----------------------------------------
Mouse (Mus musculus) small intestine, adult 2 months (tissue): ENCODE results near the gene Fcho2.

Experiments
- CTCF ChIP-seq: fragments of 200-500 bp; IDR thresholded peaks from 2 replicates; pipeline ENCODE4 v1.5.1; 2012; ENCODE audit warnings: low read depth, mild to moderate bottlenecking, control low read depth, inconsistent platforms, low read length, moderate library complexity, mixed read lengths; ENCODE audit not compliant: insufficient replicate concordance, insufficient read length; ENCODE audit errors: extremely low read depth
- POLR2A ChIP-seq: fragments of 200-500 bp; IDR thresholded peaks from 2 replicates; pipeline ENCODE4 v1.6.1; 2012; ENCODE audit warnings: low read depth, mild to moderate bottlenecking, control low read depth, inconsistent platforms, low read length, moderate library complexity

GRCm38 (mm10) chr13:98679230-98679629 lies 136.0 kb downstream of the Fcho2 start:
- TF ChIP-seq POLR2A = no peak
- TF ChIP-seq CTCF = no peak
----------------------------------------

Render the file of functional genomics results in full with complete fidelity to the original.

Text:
Mouse (Mus musculus) small intestine, adult 2 months (tissue): ENCODE results near the gene Fcho2.

Experiments
- CTCF ChIP-seq: fragments of 200-500 bp; IDR thresholded peaks from 2 replicates; pipeline ENCODE4 v1.5.1; 2012; ENCODE audit warnings: low read depth, mild to moderate bottlenecking, control low read depth, inconsistent platforms, low read length, moderate library complexity, mixed read lengths; ENCODE audit not compliant: insufficient replicate concordance, insufficient read length; ENCODE audit errors: extremely low read depth
- POLR2A ChIP-seq: fragments of 200-500 bp; IDR thresholded peaks from 2 replicates; pipeline ENCODE4 v1.6.1; 2012; ENCODE audit warnings: low read depth, mild to moderate bottlenecking, control low read depth, inconsistent platforms, low read length, moderate library complexity

GRCm38 (mm10) chr13:98679230-98679629 lies 136.0 kb downstream of the Fcho2 start:
- TF ChIP-seq POLR2A = no peak
- TF ChIP-seq CTCF = no peak